5. You're so right that art is subjective. There are many authors, painters, and other kinds of artists who weren't appreciated until after their time. I think I fear that despite putting all this hard work into my writing, I might never be published. I will still write no matter what, but it would be very devastating if I never achieve that publication dream.

  6. Great post!
    I agree 110% that just if something doesnt sell, doesnt mean its not great, AND just if something does sell, doesnt mean its awesome!
    So much of it is luck, and what people want right at that moment- TIMING is key!

  7. Great post love the artwork.

    I left an AWARD for you over at my blog.It's an effort to get to know my fifteen newest followers better. Stop by and check it out.

  8. Art (in all types) definitely is subjective. And I would've bought Van Gogh's Starry Night in a second given the chance when he was alive and trying to sell it.

    I fear bad reviews will cause people never to buy anything I ever write again. That one title could ruin a career. Not that I hope to ever let that happen because I do try to do the best I can with my ideas and writing, but I still worry about those things.

  9. I love these paintings! You're quite right about those fears. Thankfully writers are naturally stubborn-er-determined folks. We barrel through our fears and continue to write and aim for publication :)

  10. Yep, same fears. Writing, most art I guess, is about baring your heart and soul, and that makes us vulnerable. It's the nature of the beast. We must be brave!

  11. Hey, if it's something you can't control, why fear it?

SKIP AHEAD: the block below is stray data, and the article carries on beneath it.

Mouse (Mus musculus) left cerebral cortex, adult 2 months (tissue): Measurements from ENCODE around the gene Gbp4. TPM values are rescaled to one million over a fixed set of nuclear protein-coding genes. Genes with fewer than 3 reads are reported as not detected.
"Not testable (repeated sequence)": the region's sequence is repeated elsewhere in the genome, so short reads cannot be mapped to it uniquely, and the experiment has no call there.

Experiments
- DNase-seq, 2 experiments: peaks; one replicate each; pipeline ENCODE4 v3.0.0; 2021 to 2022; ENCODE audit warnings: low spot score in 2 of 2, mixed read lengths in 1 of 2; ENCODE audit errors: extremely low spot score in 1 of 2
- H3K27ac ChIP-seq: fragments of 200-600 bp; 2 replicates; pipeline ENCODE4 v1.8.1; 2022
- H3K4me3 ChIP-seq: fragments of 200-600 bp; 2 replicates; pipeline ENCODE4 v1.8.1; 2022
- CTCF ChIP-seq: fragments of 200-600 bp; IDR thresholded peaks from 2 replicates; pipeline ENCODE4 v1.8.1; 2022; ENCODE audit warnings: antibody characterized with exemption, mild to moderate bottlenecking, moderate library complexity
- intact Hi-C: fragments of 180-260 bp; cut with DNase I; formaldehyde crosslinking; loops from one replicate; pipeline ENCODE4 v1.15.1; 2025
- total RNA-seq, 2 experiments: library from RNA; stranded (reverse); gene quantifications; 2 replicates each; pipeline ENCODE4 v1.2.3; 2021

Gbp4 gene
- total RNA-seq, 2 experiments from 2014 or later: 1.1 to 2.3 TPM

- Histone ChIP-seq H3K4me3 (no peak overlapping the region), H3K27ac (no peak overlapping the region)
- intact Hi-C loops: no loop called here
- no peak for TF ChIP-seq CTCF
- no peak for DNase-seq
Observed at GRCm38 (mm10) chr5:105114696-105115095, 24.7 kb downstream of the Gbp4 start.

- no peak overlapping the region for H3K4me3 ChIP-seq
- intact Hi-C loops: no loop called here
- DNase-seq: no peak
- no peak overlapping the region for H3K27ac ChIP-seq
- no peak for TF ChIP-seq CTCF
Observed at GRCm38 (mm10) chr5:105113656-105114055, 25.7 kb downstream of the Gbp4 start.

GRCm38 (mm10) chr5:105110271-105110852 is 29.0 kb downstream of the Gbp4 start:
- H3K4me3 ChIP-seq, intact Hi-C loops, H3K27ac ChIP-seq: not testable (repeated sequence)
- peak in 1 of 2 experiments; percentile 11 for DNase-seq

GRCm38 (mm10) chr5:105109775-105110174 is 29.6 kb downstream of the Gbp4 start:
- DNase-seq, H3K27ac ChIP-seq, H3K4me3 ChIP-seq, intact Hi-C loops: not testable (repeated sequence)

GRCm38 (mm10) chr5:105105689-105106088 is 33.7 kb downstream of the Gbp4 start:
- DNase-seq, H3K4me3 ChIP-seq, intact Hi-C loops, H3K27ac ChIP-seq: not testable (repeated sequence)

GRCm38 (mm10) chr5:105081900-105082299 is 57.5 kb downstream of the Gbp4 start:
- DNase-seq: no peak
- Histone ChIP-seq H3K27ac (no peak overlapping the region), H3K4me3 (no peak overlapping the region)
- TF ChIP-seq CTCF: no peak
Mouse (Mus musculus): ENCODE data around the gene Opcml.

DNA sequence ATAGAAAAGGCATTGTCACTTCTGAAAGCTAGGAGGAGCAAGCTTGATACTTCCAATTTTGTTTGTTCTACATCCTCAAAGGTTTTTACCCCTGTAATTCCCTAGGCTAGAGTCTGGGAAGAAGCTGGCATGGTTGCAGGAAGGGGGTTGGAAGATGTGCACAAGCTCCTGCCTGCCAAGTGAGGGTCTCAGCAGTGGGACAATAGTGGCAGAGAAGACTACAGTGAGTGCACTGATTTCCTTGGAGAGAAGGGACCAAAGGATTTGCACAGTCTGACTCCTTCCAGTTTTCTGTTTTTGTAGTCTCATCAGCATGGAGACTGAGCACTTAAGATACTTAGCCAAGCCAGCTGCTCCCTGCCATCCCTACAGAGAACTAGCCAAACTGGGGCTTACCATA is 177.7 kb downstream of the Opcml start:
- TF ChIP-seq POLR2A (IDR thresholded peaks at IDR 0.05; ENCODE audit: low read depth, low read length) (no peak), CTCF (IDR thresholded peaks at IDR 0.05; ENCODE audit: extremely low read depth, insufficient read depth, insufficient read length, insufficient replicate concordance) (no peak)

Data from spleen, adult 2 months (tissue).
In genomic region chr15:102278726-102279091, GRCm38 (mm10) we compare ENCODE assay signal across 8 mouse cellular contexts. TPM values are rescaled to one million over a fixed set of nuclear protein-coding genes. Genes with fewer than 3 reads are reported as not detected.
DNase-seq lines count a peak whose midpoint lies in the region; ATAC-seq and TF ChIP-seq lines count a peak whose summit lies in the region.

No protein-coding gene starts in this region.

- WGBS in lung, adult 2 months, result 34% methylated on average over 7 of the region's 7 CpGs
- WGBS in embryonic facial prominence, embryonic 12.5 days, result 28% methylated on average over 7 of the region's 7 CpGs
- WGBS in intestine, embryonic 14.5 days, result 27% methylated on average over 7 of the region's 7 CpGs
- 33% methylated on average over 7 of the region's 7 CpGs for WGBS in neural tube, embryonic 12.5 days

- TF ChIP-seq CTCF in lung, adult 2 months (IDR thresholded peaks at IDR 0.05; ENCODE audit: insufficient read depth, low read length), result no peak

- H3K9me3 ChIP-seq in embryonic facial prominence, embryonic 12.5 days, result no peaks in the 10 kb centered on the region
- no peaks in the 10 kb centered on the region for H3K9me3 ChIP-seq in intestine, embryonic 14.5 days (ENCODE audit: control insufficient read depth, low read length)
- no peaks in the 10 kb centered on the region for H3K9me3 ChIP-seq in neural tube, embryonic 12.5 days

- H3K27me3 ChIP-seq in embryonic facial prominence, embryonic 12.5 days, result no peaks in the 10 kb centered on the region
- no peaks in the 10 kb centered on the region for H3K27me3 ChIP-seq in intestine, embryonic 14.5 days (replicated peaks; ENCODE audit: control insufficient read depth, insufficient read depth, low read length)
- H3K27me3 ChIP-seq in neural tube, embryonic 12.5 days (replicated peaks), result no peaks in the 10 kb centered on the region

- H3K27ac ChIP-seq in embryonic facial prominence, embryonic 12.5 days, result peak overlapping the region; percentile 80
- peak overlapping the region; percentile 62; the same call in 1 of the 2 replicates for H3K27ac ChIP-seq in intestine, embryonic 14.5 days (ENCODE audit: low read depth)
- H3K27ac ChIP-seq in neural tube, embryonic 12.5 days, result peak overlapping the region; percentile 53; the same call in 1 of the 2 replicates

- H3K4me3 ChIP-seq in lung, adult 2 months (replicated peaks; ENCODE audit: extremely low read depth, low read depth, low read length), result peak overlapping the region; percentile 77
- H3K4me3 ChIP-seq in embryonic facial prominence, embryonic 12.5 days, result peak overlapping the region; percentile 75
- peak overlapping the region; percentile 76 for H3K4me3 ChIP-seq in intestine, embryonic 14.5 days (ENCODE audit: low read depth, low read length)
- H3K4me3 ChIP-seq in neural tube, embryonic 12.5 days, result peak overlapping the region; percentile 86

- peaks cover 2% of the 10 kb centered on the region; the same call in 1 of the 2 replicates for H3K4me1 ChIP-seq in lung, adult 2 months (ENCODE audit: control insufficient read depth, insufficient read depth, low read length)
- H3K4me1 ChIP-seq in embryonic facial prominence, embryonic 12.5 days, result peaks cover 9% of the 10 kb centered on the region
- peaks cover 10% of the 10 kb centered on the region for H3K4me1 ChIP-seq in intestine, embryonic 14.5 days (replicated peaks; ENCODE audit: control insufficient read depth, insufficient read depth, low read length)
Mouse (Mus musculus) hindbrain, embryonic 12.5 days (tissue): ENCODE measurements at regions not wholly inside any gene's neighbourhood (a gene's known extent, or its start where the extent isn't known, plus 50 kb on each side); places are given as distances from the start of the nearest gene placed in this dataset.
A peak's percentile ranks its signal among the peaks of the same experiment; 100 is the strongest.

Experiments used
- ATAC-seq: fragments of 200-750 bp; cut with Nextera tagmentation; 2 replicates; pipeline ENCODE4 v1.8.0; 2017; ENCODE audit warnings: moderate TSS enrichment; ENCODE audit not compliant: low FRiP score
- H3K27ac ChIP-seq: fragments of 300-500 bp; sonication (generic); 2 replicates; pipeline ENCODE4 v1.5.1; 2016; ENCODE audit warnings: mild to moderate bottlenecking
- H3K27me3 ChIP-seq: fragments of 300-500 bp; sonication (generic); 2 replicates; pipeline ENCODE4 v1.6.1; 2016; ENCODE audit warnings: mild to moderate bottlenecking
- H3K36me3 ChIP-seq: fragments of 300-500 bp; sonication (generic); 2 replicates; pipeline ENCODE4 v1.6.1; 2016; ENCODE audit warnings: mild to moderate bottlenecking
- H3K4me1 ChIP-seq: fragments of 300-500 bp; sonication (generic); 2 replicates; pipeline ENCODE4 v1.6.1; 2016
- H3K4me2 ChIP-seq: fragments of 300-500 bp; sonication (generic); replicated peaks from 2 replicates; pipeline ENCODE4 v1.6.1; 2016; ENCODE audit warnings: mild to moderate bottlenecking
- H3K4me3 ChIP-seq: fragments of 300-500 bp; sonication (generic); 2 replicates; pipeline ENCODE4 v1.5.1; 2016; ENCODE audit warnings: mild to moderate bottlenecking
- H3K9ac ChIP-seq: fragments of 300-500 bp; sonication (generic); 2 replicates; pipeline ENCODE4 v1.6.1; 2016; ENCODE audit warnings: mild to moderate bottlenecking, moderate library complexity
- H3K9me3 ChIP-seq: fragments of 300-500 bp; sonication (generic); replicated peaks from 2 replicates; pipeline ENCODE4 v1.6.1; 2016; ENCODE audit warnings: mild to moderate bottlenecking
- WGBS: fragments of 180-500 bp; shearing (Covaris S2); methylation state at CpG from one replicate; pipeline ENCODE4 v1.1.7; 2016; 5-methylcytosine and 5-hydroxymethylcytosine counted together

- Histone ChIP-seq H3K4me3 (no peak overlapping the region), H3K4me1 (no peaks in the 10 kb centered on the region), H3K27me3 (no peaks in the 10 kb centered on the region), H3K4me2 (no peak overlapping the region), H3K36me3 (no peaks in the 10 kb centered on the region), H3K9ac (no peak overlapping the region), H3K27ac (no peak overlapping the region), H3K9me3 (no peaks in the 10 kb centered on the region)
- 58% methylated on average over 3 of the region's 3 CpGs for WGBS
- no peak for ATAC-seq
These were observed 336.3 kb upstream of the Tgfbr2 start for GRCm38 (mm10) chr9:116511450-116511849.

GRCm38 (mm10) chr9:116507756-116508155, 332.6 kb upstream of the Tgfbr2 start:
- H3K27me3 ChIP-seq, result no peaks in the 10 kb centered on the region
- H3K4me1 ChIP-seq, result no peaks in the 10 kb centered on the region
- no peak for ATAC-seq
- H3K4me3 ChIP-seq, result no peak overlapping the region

Just want my third book to be better than the first two and really satisfy my fans. I want the series to end with a bang. That's my only worry right now.

  12. I fear I won't be good enough too. Yet I think just writing and more writing and learning about the craft can help.

  13. I had no idea that Vincent Van Gogh sold only one painting in his lifetime, there maybe is hope for me. My fears are same as yours...

    Evalina, This and that...

  14. Wow... just learnt something new. Being an artist is painful when you look at Van Cogh as an example. And now everyone knows him.

  15. Wonderful post! One of my fave quotes is: "We are always more afraid than we'd like, but we can always be braver than we expect."

    Thanks for signing up for my Olympic Blog Relay. :)

  16. Love Van's work and it amazes me he died unaware of the fame his work would eventually achieve. You describe my fear very well. As I edge ever closer to the day of handing my MS over to betas, the to my editor, and then the world, my stomach tightens and bottom clenches - excuse my own phrase use there. :)

  17. We writers all have the same fears, but like 'nutshell' said we can be 'determined' enough to 'barrel through our fears'. I still fear the reviews, or lack of them, on Amazon. Publicity the hardest thing we writers have to contend with - the fact that authors, whether we went the traditional or self-published route often struggle to represent ourselves to a wider audience. Book signings aren't enough to promote our work and physical book tours are expensive. We need to pull ourselves up to our greatest height and shout out from the highest mountain, "My name is ... and I am a writer!" :)